“It would be good to use a lot of the data that you gather not just for helping the police departments but also advising groups like the county that fund the sort of services to do a better job of giving you something to connect people with,” said Nestler. 

The Community Care Program may have been in place for only three semesters, but there is already a waiting list of other departments that want Caravelis and Allen to help them implement the program.

“We were just in Boone two weeks ago. They got an intern before they knew what to do with them,” said Caravalis. “We are being very careful and selective on how we expand this because as you all know, one bad scenario, one bad interaction can sink the entire ship.”

The program in Boone is up and running. Western Carolina University is getting a community care liaison in the spring semester. Black Mountain has also expressed interest in using the program model. 

“Anyone can get a social worker and give them a seat and say that they have paid lip service to community response — that’s not what this is,” said Caravelis. “We’re not in the business of PR, we’re in the business of actually changing the quality of interactions between our citizens and the officers.”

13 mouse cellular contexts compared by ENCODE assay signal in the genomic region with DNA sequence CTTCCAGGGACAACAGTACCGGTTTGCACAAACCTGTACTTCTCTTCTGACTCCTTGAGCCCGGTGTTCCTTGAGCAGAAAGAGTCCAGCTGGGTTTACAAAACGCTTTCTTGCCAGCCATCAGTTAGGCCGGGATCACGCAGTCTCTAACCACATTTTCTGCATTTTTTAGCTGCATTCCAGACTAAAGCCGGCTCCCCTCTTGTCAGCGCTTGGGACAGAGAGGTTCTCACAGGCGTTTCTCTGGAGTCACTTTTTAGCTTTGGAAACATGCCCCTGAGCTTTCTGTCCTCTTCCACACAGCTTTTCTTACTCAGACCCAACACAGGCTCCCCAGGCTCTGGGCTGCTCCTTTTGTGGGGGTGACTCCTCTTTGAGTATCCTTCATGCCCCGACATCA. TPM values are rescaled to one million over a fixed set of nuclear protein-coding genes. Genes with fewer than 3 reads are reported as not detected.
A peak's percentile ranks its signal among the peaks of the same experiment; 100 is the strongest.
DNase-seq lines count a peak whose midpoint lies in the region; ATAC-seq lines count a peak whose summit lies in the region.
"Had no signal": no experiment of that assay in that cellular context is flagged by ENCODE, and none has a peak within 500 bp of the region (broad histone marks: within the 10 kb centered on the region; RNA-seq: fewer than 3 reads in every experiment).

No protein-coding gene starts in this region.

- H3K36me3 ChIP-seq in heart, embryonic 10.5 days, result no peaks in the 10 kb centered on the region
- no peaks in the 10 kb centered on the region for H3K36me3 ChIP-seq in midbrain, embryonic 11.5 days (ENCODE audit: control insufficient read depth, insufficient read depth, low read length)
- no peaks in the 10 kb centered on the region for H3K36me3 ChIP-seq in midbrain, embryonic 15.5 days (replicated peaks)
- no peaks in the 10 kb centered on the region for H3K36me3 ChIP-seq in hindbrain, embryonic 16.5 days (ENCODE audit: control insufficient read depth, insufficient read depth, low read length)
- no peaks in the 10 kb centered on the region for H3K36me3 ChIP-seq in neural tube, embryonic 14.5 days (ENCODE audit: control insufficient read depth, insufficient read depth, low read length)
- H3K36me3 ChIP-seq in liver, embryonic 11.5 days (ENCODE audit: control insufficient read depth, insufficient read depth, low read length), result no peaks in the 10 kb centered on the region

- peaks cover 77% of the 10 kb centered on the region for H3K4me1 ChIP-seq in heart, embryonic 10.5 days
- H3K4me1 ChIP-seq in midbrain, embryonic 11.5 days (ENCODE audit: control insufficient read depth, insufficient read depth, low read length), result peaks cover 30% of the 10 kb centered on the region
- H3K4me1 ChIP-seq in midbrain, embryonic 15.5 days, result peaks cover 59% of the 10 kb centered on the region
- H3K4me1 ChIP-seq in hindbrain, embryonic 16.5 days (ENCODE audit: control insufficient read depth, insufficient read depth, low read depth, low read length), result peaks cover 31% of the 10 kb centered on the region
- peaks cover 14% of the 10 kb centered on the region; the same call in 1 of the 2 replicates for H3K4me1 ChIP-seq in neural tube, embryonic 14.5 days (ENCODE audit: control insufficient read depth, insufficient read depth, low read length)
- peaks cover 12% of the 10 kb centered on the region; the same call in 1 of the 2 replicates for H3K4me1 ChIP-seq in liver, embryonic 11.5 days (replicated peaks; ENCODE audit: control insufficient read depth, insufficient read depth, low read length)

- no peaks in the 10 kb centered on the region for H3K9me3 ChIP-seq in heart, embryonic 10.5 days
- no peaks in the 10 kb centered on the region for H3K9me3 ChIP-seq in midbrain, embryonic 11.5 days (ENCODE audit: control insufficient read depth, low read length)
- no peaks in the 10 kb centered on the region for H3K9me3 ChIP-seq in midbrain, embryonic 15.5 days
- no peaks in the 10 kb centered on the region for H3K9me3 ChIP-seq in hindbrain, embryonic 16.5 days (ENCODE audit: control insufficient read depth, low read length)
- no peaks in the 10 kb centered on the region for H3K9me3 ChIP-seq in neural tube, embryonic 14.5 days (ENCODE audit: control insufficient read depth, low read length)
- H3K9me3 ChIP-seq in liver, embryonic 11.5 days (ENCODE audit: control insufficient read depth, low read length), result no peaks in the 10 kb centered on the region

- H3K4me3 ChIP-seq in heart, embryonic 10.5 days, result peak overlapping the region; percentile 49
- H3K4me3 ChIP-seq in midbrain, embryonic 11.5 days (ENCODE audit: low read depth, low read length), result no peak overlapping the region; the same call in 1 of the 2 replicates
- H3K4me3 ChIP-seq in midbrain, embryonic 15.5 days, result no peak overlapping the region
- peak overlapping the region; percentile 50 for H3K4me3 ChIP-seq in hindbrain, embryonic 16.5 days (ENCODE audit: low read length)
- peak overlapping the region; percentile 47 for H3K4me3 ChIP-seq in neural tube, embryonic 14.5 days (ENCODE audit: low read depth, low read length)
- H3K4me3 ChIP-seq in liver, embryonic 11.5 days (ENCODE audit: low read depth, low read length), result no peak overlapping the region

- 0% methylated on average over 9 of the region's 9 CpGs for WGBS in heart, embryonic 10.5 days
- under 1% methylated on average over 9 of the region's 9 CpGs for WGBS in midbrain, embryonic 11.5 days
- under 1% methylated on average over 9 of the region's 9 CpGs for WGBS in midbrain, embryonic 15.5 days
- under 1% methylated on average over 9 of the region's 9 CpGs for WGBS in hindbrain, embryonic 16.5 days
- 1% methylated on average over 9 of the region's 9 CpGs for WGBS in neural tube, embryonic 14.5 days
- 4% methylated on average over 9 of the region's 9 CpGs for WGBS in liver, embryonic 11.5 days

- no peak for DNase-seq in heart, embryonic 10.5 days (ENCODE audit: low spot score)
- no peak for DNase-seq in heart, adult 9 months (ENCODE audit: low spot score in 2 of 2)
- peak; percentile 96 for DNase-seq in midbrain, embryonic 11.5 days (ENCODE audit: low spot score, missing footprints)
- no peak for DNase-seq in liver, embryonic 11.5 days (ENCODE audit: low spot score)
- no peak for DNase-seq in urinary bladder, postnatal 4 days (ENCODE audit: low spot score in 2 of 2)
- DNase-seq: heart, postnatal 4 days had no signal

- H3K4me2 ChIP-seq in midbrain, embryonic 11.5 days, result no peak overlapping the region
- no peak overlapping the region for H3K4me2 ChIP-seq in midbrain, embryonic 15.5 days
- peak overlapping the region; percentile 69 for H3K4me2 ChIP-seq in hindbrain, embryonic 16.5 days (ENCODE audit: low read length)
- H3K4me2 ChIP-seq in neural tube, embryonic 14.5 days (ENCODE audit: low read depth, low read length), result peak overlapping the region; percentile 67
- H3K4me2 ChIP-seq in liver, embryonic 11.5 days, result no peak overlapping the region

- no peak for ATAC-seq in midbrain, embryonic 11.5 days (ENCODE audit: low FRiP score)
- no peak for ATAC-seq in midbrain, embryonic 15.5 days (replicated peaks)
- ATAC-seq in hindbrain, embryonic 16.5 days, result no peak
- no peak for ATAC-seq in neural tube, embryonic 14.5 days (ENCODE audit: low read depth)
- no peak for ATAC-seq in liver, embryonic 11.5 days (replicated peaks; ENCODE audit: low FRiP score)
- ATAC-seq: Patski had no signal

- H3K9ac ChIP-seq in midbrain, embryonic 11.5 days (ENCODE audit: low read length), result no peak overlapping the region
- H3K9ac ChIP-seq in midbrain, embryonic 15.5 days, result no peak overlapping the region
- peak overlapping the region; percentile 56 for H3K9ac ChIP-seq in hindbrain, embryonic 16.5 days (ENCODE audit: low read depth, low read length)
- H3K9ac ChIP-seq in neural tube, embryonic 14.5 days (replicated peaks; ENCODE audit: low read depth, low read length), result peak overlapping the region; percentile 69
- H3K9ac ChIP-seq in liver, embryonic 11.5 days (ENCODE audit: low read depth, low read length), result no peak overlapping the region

Allen and Caravelis are seeking grant funding to try and make this position a paid, permanent position within the police department. If they can make that happen, the paid person could still work with an intern each semester to continue growing the program. 

This week, the team is going to Indianapolis for the second annual Police Social Work Conference to network with other programs that are implementing similar programs around the nation. 

“I’m really glad to hear that you’re going to a conference where lots of people around the country are doing the same research that you’re doing,” said commissioner Greg McPherson. “Where do you see the program in 10 years?”

“I think that everyone hit the same critical point at the same time,” said Caravelis. “They said whatever we’ve been doing isn’t working, the issues that we’re dealing with are consistent, especially in a lot of rural areas. I think we’re going to have similar conversations with lots of people. When you talk about what is needed in the department, the future of this is having a fulltime person.”

Additionally, Allen and Caravelis are already working toward a certificate program for criminal justice and social work students in police social work so that they can be up to speed. 

“We are truly creating the next generation of people who can work in policing but with social work experience,” said Caravelis. 

RELATED: IACP 2022: The benefits of employing social workers in your law enforcement agency

Recommended for you

Copyright © 2023 Police1. All rights reserved.